Farragut Board of Mayor and Aldermen’s vote to approve a change in a professional service contract with Laine Communications Inc. provoked one alderman, who voiced concerns regarding the company being asked to work on the Town’s attempts to enact a Hotel/Motel Tax.
At its meeting Thursday, March 8, BOMA was asked to approve increasing Laine Communications Inc.’s contract fee from $10,000 to $25,000.
“I’ll be opposed to spending any money to lobby for something that has not been shown — and cannot be shown — to provide any benefit to the Town,” Alderman Bob Markli said during a Board meeting Thursday, March 8.
The Board voted 3-1 — with Mayor Ralph McGill being absent — to approve the amendment to the agreement. While Vice Mayor Ron Pinchok and Aldermen Ron Williams and Louise Povlin voted in favor of the amendment, Markli voted against it.
At a Board meeting Jan. 12, the Board voted 4-1 to enact the tax subject to Tennessee General Assembly approval. Markli voted against the tax
Laine Communications Inc., led by president Chuck Laine, is a political lobbying firm. The Town entered into an agreement with the firm in November 2016 to help it monitor state legislation affecting Farragut.
“There are hundreds of bills filed each year that require significant time to review and monitor during the legislative session that may affect the operations for the Town of Farragut,” said David Smoak, Town administrator. “[The original] contract was for three years with a $10,000 annual fee.
“But this year, the Town has requested additional legislation that would authorize the Town to enact a Hotel/Motel Tax for tourism development purposes,” Smoak said.
The amendment would increase years two and three of the contract to $25,000 per year to “help secure sponsors for legislation and conferencing members of multiple committees, attending committee hearings regarding legislation and providing testimony as needed,” he said.
“I have a lot of discussion on this [issue],” Markli said. “First of all, I’d like to know how the one business entity in Town that markets to probably our largest potential source of revenue [hotels and motels], how penalizing them is going to help increase revenues for the Town. I just don’t understand that and I haven’t had a convincing explanation of that.
“And if we can’t do that, why would we want to spend money on doing something that cannot be shown to benefit the Town?” he added. “We know that for every 2 percent increase in the tax … there’s a 2.4 percent decrease in revenues from the hotel/motel industry. They are a source of revenues for the Town, but we choose to single them out.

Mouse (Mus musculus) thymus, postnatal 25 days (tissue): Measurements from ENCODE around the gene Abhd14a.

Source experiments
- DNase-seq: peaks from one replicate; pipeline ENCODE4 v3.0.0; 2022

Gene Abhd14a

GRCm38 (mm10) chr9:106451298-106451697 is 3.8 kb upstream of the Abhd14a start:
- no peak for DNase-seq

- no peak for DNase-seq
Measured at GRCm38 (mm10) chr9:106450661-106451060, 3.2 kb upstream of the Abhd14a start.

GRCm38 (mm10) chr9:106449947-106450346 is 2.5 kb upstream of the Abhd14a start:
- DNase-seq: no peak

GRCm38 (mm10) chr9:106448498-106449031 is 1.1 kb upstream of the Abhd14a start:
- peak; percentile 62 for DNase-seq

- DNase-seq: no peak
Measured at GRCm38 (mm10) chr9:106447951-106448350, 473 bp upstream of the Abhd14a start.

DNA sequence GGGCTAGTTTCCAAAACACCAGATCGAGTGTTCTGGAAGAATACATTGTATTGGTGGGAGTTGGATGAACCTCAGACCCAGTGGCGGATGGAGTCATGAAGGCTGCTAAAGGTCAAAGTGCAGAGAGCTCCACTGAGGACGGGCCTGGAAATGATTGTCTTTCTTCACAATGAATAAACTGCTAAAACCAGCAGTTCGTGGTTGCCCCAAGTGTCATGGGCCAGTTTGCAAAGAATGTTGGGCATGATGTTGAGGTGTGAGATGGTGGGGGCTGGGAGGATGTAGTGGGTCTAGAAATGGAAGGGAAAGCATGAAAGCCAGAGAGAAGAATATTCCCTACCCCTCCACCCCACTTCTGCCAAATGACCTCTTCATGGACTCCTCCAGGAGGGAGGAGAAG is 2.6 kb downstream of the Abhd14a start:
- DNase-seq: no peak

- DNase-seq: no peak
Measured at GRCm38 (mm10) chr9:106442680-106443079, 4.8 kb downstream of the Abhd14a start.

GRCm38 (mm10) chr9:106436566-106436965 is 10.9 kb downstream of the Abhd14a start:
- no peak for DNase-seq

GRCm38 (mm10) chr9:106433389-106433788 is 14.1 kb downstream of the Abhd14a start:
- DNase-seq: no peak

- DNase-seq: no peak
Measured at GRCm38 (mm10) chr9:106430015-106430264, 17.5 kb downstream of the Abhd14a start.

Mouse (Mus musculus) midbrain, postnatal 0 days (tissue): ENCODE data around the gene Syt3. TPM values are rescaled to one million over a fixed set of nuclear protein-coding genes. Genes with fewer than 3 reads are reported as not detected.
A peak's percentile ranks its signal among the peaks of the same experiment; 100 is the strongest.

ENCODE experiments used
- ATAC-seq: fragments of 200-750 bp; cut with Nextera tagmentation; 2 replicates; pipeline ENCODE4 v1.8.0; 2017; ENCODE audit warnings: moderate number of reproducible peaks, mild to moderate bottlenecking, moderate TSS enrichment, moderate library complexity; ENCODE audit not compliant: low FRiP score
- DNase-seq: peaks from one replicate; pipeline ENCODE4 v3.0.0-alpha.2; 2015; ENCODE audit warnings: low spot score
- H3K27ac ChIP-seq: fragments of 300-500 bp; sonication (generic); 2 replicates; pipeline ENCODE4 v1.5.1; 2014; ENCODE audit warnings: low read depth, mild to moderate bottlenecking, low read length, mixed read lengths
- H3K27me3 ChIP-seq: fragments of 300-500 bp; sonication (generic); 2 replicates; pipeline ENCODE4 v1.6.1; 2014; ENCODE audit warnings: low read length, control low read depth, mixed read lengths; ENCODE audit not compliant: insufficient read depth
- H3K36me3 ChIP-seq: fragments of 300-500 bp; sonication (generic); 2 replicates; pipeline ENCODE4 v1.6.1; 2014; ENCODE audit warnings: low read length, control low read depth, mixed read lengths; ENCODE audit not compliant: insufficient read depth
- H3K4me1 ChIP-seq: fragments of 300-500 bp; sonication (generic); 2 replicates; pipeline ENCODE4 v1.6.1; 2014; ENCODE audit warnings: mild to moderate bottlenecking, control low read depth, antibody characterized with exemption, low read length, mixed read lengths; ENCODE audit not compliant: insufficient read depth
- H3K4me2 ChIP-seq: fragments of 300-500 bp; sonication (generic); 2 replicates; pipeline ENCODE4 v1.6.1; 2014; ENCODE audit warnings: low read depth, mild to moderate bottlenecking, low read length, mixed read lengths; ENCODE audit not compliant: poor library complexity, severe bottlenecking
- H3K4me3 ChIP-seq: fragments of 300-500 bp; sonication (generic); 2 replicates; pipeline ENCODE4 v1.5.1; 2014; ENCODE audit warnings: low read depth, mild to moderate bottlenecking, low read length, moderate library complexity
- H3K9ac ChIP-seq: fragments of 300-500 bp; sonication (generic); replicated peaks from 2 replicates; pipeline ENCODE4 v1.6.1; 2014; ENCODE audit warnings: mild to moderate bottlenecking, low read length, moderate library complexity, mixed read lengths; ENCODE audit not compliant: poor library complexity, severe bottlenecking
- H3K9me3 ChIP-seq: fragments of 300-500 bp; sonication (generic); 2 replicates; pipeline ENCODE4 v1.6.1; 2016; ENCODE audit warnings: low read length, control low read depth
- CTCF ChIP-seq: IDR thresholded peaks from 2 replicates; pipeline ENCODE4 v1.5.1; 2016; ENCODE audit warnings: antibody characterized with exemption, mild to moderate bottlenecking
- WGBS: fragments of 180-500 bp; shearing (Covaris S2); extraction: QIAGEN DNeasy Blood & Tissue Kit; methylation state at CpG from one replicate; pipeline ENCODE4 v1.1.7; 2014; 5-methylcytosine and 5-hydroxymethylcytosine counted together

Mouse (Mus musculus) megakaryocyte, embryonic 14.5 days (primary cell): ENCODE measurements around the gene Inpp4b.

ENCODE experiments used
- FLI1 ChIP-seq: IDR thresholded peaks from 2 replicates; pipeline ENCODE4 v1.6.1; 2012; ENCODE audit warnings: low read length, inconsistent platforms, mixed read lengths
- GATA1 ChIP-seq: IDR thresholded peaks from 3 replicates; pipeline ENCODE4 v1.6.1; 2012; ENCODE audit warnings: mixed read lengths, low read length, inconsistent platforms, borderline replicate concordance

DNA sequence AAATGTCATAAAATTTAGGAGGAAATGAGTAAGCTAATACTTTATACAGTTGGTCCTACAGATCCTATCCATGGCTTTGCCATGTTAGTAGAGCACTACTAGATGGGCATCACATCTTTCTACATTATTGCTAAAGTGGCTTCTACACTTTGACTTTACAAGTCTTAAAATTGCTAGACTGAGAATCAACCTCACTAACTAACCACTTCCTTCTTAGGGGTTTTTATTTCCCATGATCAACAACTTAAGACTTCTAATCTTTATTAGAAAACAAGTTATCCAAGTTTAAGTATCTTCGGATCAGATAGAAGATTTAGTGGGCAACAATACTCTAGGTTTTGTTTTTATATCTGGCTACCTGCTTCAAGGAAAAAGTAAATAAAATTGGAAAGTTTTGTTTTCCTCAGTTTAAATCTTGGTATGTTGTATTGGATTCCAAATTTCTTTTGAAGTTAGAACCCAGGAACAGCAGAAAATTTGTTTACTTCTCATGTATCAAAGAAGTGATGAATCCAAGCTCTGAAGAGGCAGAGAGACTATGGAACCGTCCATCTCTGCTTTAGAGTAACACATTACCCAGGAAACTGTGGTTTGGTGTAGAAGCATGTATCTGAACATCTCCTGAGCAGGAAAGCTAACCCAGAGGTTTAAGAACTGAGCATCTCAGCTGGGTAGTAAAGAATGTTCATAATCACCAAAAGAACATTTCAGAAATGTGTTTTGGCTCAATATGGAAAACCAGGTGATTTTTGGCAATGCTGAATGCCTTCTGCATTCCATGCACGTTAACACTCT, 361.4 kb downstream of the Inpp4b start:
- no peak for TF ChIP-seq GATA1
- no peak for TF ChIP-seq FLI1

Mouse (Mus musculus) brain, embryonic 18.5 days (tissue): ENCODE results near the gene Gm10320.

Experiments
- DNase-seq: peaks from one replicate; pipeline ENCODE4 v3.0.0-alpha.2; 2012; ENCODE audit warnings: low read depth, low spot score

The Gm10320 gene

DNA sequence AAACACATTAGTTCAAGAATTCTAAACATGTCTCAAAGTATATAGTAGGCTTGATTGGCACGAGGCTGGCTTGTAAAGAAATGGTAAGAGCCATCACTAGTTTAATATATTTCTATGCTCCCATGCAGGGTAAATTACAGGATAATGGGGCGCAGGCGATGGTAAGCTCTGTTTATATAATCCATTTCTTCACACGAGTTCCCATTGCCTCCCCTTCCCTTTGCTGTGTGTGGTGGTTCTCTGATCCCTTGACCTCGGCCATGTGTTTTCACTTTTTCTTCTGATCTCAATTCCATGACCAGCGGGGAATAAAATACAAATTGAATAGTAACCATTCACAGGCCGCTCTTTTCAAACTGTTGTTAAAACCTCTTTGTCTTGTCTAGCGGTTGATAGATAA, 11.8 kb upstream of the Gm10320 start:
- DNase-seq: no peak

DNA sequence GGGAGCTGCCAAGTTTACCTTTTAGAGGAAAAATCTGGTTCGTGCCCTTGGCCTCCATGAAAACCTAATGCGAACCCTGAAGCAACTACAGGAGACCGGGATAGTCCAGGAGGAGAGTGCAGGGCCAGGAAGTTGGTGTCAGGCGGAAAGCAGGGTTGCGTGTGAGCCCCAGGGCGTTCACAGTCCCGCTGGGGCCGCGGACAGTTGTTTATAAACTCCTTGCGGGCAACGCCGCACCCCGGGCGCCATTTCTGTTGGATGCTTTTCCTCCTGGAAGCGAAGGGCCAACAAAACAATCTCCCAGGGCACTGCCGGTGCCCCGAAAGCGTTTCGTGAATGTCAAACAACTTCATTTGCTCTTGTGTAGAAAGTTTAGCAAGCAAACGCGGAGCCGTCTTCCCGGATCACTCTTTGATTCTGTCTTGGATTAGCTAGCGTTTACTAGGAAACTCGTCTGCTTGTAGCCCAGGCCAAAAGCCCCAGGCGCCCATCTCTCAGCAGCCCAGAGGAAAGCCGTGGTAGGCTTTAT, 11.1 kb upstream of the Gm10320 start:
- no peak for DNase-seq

“We have a beneficial situation here in that we have a lower tax structure that allows them to prosper and have an advantage over hotels and motels in the area around us.
“If we take that away from them, if we penalize them, we can only expect to see a decrease in revenue,” he added.
“Let me first say that we are not here to discuss the Hotel/Motel Tax,” Pinchok said. “We’re here to discuss the amending of the professional service agreement for [Laine Communications].
“… Lobbying to promote legislation, right?” Markli interjected.
“Not only for this [Hotel/Motel Tax legislation],” Pinchok answered. “Our lobbyist is working on a number of bills.”
Among those bills is legislation concerning telecommunications, Povlin said.
“There are a lot of issues that they are helping us with, and we’ve asked them to do more than they have done in the past,” Pinchok said. “From what I understand, we have gotten a pretty good deal in the past.”
“But, what I see here is it is basically pushing the Hotel/Motel tax,” Markli said.
“That’s just one item [Laine] is working on,” Pinchok said.
In other action, the Board voted unanimously to approve, on first reading, an ordinance that amends its definition of and current size requirements for residential accessory buildings. According to the current ordinance, residential additions attached to the house — or dwelling unit — are considered part of the “dwelling unit” while detached structures are considered accessory units. The approved amendment states “A building that is connected to a principal building by a breezeway that is greater than 12 feet in length shall be considered an accessory for purposes of size limitations.”